Running a Root Server Local to a Resolver
RFC 8806

Document Type RFC - Informational (June 2020; No errata)
Obsoletes RFC 7706
Authors Warren Kumari  , Paul Hoffman 
Last updated 2020-06-18
Replaces draft-kh-dnsop-7706bis
Stream IETF
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Stream WG state Submitted to IESG for Publication
Document shepherd Suzanne Woolf
Shepherd write-up Show (last changed 2020-01-13)
IESG IESG state RFC 8806 (Informational)
Consensus Boilerplate Yes
Telechat date
Responsible AD Barry Leiba
Send notices to Tim Wicinski <>, Suzanne Woolf <>
IANA IANA review state IANA OK - No Actions Needed
IANA action state No IANA Actions

Internet Engineering Task Force (IETF)                         W. Kumari
Request for Comments: 8806                                        Google
Obsoletes: 7706                                               P. Hoffman
Category: Informational                                            ICANN
ISSN: 2070-1721                                                June 2020

               Running a Root Server Local to a Resolver


   Some DNS recursive resolvers have longer-than-desired round-trip
   times to the closest DNS root server; those resolvers may have
   difficulty getting responses from the root servers, such as during a
   network attack.  Some DNS recursive resolver operators want to
   prevent snooping by third parties of requests sent to DNS root
   servers.  In both cases, resolvers can greatly decrease the round-
   trip time and prevent observation of requests by serving a copy of
   the full root zone on the same server, such as on a loopback address
   or in the resolver software.  This document shows how to start and
   maintain such a copy of the root zone that does not cause problems
   for other users of the DNS, at the cost of adding some operational
   fragility for the operator.

   This document obsoletes RFC 7706.

Status of This Memo

   This document is not an Internet Standards Track specification; it is
   published for informational purposes.

   This document is a product of the Internet Engineering Task Force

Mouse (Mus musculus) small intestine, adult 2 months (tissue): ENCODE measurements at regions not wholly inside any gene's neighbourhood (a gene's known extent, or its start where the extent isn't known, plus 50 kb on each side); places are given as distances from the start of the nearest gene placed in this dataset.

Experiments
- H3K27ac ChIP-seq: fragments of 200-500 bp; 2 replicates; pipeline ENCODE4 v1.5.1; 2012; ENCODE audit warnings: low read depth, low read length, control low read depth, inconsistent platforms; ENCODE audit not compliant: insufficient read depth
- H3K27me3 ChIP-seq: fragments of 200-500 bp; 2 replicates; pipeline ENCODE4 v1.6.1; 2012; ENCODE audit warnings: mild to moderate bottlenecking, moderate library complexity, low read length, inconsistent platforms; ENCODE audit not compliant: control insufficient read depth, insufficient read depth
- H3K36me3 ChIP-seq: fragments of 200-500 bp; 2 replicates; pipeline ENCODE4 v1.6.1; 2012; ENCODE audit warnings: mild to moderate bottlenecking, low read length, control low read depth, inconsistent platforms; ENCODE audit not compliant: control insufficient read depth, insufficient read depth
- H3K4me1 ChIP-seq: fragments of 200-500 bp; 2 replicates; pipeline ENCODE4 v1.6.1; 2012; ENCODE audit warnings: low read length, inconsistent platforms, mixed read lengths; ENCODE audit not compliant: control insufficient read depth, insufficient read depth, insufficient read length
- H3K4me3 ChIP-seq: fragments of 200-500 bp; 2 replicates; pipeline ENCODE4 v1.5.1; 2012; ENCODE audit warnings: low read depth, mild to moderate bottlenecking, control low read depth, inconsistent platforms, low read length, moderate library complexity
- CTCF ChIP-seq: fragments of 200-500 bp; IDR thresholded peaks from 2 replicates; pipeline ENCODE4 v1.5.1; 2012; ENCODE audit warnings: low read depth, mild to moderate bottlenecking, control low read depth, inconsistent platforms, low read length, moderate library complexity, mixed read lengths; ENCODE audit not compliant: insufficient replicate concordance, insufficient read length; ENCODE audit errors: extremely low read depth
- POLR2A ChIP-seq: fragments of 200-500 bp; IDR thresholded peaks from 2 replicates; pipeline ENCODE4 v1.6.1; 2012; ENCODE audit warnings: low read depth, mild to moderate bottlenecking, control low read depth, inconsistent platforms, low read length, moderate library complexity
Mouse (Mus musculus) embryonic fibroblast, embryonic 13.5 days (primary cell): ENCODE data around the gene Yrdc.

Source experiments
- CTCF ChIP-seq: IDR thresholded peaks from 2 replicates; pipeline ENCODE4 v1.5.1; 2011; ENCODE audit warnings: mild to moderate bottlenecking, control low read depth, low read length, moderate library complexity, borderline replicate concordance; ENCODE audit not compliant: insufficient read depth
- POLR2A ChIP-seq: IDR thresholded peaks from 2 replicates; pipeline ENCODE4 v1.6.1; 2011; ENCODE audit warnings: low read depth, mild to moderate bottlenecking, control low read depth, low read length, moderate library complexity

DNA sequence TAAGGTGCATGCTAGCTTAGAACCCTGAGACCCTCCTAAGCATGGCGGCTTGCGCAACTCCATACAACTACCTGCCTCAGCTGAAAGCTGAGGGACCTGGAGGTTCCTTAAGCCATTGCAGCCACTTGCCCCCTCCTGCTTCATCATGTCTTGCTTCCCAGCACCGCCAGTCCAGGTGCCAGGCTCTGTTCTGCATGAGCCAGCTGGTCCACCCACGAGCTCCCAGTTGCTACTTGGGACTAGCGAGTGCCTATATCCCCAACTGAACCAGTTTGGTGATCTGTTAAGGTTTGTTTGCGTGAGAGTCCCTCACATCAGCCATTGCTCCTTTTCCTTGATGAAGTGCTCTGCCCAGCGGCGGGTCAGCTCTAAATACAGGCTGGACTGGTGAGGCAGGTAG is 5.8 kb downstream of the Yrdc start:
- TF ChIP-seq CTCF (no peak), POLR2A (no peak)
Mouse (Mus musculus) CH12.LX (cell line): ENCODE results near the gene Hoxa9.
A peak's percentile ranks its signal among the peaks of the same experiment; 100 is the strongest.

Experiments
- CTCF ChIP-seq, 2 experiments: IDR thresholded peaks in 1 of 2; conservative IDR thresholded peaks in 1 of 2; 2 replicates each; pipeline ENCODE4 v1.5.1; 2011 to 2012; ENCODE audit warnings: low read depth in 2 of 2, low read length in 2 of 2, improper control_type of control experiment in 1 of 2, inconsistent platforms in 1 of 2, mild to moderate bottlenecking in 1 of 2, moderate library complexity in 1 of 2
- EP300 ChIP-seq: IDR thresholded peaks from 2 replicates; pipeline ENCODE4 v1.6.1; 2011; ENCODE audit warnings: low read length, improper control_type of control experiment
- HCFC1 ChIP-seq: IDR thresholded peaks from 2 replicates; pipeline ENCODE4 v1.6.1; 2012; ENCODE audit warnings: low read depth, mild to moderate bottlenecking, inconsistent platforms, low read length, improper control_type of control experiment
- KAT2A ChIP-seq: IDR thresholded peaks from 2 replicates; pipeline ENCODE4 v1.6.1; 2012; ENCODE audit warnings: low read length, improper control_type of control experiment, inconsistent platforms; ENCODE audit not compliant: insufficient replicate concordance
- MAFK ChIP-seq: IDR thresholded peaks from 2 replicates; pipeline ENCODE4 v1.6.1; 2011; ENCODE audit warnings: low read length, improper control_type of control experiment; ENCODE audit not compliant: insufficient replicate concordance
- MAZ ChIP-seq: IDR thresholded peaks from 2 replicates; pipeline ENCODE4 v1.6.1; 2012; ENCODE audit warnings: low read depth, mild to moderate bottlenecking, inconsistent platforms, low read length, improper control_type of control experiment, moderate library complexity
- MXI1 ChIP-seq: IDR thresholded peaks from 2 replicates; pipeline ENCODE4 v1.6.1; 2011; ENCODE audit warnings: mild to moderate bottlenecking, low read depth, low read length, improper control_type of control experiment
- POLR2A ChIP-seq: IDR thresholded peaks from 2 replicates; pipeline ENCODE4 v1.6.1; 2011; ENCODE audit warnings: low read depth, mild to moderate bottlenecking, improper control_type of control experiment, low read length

(IETF).  It represents the consensus of the IETF community.  It has
   received public review and has been approved for publication by the
   Internet Engineering Steering Group (IESG).  Not all documents
   approved by the IESG are candidates for any level of Internet
   Standard; see Section 2 of RFC 7841.

   Information about the current status of this document, any errata,
   and how to provide feedback on it may be obtained at

Copyright Notice

   Copyright (c) 2020 IETF Trust and the persons identified as the
   document authors.  All rights reserved.

   This document is subject to BCP 78 and the IETF Trust's Legal
   Provisions Relating to IETF Documents
   ( in effect on the date of
   publication of this document.  Please review these documents
   carefully, as they describe your rights and restrictions with respect
   to this document.  Code Components extracted from this document must
   include Simplified BSD License text as described in Section 4.e of
   the Trust Legal Provisions and are provided without warranty as
   described in the Simplified BSD License.

Table of Contents

   1.  Introduction
     1.1.  Changes from RFC 7706
     1.2.  Requirements Notation
   2.  Requirements
   3.  Operation of the Root Zone on the Local Server
   4.  Security Considerations
   5.  IANA Considerations
   6.  References
     6.1.  Normative References
     6.2.  Informative References
   Appendix A.  Current Sources of the Root Zone
     A.1.  Root Zone Services
   Appendix B.  Example Configurations of Common Implementations
     B.1.  Example Configuration: BIND 9.12
     B.2.  Example Configuration: Unbound 1.8
     B.3.  Example Configuration: BIND 9.14
     B.4.  Example Configuration: Unbound 1.9
     B.5.  Example Configuration: Knot Resolver
     B.6.  Example Configuration: Microsoft Windows Server 2012
   Authors' Addresses

1.  Introduction

   DNS recursive resolvers have to provide answers to all queries from
   their clients, even those for domain names that do not exist.  For
   each queried name that is within a top-level domain (TLD) that is not
   in the recursive resolver's cache, the resolver must send a query to
   a root server to get the information for that TLD or to find out that
   the TLD does not exist.  Research shows that the vast majority of
   queries going to the root are for names that do not exist in the root

   Many of the queries from recursive resolvers to root servers get
   answers that are referrals to other servers.  Malicious third parties
   might be able to observe that traffic on the network between the
   recursive resolver and root servers.

   The primary goals of this design are to provide more reliable answers
   for queries to the root zone during network attacks that affect the
   root servers and to prevent queries and responses from being visible
   on the network.  This design will probably have little effect on
   getting faster responses to the stub resolver for good queries on
   TLDs, because the TTL for most TLDs is usually long-lived (on the
   order of a day or two) and is thus usually already in the cache of
   the recursive resolver; the same is true for the TTL for negative
   answers from the root servers.  (Although the primary goal of the
   design is for serving the root zone, the method can be used for any

   This document describes a method for the operator of a recursive
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